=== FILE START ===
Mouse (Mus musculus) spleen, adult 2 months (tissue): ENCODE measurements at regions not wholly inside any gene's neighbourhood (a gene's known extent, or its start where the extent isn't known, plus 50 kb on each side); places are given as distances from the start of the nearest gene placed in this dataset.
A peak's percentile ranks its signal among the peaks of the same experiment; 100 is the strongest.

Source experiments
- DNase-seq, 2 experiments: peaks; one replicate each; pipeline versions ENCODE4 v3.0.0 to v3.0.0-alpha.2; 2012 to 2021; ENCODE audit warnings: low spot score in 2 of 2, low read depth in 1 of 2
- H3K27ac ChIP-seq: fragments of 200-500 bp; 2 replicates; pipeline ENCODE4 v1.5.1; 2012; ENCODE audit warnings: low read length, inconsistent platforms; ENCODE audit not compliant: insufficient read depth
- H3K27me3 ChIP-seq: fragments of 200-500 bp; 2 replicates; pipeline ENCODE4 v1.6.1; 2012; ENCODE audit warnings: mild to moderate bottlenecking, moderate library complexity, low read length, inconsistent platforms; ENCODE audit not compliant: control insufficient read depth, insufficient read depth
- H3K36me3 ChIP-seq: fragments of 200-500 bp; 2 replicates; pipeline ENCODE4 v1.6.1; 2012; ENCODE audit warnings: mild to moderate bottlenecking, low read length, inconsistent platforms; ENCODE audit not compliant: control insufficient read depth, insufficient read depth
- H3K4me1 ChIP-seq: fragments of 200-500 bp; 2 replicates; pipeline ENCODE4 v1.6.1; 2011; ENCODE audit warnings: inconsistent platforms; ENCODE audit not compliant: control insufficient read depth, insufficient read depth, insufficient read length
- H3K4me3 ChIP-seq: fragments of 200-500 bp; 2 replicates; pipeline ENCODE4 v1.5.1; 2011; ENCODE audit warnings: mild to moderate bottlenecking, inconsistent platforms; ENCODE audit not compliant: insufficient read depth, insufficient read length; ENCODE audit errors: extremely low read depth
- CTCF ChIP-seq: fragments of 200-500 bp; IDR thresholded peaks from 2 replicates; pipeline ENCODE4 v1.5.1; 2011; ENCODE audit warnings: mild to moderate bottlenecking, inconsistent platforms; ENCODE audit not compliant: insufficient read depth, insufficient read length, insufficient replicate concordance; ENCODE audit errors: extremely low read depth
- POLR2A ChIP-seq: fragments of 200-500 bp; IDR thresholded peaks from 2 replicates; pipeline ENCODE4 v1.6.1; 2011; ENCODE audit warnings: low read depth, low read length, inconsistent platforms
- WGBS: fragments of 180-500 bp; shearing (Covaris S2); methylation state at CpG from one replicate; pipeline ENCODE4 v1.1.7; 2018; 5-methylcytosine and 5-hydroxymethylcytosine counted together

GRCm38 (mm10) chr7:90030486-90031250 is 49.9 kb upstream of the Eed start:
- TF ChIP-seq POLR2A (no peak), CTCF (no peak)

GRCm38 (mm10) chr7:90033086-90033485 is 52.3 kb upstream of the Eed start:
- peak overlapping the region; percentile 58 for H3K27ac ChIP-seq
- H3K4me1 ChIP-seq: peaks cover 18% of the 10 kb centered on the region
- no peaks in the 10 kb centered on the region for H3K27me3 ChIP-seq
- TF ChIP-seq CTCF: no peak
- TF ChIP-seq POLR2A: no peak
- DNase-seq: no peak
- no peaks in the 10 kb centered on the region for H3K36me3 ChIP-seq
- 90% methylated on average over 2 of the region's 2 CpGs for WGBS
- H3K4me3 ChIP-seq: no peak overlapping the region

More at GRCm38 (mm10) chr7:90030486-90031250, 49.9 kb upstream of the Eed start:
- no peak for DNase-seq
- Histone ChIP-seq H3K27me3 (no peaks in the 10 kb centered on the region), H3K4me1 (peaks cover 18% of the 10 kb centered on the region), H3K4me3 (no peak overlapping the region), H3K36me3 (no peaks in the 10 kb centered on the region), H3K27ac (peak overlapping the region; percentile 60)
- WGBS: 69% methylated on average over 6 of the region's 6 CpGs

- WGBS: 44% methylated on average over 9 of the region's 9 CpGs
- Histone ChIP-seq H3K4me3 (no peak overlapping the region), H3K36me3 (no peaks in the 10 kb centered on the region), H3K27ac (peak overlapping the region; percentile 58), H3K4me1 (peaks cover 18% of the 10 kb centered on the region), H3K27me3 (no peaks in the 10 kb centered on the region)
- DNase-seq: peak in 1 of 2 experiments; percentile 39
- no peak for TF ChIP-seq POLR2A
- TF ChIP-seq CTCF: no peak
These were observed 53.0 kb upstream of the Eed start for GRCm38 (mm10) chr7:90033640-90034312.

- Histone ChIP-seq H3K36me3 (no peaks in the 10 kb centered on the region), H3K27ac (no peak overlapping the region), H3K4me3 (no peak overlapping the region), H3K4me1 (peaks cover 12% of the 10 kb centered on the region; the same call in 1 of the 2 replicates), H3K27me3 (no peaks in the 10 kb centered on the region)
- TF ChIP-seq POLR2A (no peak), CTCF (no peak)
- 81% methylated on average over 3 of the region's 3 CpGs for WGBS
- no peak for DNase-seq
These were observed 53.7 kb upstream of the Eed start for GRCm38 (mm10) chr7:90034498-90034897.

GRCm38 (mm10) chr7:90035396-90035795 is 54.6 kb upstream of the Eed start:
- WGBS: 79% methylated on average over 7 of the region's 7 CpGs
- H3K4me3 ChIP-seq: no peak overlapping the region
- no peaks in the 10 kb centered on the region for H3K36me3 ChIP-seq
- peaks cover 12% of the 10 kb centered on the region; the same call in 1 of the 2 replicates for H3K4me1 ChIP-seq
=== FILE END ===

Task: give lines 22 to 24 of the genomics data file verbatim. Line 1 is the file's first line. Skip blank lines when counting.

- no peaks in the 10 kb centered on the region for H3K36me3 ChIP-seq
- 90% methylated on average over 2 of the region's 2 CpGs for WGBS
- H3K4me3 ChIP-seq: no peak overlapping the region